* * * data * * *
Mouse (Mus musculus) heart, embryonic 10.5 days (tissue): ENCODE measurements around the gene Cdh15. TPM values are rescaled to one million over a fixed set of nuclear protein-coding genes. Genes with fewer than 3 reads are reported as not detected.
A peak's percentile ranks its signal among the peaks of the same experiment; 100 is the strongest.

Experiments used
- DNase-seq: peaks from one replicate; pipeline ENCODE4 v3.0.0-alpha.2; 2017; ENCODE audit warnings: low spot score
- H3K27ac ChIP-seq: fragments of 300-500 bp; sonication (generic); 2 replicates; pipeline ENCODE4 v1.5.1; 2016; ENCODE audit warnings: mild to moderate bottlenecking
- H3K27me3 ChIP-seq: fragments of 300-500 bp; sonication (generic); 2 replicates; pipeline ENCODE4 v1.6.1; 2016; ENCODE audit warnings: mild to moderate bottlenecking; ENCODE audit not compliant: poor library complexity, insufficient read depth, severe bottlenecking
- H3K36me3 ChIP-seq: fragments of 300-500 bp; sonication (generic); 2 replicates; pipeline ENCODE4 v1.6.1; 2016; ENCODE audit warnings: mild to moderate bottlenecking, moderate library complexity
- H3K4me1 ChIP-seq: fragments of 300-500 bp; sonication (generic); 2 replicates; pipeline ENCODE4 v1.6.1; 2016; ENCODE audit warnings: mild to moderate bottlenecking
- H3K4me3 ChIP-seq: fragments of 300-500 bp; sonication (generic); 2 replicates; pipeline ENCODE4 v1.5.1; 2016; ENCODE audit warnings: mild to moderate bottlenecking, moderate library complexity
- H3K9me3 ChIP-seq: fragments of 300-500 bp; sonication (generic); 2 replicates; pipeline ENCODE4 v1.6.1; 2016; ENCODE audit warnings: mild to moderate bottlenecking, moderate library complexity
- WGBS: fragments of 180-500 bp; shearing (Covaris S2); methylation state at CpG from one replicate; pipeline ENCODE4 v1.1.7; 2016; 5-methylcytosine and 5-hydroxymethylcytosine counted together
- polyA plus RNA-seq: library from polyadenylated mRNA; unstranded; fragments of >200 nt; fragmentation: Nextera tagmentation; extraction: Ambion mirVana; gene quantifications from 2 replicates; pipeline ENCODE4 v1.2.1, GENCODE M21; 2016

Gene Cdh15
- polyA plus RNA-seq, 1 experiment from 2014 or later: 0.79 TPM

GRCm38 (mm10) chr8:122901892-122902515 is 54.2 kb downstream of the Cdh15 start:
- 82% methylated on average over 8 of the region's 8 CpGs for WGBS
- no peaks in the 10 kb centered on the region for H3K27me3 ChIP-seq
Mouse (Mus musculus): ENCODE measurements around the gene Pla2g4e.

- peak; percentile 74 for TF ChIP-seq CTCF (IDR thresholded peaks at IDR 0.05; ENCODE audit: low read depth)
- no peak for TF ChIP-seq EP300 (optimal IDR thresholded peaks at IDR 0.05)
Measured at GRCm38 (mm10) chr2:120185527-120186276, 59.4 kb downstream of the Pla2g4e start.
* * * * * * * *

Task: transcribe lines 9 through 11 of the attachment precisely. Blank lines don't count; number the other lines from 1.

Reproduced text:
- H3K4me3 ChIP-seq: fragments of 300-500 bp; sonication (generic); 2 replicates; pipeline ENCODE4 v1.5.1; 2016; ENCODE audit warnings: mild to moderate bottlenecking, moderate library complexity
- H3K9me3 ChIP-seq: fragments of 300-500 bp; sonication (generic); 2 replicates; pipeline ENCODE4 v1.6.1; 2016; ENCODE audit warnings: mild to moderate bottlenecking, moderate library complexity
- WGBS: fragments of 180-500 bp; shearing (Covaris S2); methylation state at CpG from one replicate; pipeline ENCODE4 v1.1.7; 2016; 5-methylcytosine and 5-hydroxymethylcytosine counted together